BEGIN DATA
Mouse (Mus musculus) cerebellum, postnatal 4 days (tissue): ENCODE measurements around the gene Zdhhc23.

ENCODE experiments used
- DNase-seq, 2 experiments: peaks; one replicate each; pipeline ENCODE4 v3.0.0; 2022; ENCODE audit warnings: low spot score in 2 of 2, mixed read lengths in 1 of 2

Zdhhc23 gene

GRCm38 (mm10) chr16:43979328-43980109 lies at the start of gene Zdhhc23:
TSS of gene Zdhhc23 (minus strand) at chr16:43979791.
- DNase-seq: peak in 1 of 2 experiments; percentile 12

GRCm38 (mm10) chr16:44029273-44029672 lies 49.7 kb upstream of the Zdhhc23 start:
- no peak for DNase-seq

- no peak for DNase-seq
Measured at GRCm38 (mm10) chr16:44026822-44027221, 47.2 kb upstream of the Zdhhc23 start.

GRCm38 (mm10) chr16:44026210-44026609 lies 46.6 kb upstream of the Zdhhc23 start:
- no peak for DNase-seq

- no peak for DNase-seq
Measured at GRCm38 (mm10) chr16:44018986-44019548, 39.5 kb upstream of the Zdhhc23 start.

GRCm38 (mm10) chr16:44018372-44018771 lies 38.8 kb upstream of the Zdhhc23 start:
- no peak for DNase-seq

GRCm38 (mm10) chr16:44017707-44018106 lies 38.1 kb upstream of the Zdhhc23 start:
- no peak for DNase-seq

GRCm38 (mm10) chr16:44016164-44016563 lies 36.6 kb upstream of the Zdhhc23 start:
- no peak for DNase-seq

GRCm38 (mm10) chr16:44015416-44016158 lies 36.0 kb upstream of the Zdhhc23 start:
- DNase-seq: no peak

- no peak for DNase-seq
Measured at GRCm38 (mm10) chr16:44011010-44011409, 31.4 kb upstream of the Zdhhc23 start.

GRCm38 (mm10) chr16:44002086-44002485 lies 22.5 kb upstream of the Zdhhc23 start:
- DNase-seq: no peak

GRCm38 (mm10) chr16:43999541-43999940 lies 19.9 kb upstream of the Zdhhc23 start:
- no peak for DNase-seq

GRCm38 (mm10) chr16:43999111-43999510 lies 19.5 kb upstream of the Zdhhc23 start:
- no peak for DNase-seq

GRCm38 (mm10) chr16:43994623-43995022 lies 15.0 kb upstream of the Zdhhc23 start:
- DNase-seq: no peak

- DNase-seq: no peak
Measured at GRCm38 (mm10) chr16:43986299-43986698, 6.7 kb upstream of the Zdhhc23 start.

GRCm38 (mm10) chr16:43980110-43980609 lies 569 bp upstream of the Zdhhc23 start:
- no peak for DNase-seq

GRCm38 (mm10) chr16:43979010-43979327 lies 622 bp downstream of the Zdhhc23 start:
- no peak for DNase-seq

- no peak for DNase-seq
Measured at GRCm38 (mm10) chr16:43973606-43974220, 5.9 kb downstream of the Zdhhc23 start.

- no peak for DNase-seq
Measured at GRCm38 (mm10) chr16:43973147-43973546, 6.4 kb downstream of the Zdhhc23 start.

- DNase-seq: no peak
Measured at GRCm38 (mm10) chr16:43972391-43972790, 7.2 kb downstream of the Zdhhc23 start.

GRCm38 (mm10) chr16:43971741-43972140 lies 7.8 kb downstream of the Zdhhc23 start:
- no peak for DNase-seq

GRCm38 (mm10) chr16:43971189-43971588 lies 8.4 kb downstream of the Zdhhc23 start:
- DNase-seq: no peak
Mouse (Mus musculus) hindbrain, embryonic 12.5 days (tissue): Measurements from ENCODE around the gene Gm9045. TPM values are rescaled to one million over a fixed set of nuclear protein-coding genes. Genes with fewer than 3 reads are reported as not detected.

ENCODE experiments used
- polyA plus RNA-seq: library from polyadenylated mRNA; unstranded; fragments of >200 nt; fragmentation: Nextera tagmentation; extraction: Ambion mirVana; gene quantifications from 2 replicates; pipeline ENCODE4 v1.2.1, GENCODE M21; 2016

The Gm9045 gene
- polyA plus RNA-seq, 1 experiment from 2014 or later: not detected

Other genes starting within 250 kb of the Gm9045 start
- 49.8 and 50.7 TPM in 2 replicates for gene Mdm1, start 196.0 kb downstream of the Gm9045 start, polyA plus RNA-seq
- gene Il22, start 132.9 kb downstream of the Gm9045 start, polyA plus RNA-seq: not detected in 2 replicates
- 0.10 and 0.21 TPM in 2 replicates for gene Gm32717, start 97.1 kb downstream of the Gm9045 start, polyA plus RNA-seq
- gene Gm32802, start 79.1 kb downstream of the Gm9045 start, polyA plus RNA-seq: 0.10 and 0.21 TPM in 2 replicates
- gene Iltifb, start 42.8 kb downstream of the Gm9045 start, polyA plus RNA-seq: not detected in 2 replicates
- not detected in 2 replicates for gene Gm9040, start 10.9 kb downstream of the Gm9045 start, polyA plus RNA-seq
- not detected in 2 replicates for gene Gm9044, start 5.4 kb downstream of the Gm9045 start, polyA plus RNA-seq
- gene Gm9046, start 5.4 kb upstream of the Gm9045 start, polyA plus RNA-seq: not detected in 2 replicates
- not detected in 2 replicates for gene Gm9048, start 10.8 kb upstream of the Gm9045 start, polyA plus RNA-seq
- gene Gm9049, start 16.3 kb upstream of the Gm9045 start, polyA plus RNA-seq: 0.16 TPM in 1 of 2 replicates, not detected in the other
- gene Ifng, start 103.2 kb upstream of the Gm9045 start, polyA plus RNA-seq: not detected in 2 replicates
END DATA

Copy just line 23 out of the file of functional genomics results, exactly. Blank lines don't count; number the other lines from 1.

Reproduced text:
- DNase-seq: no peak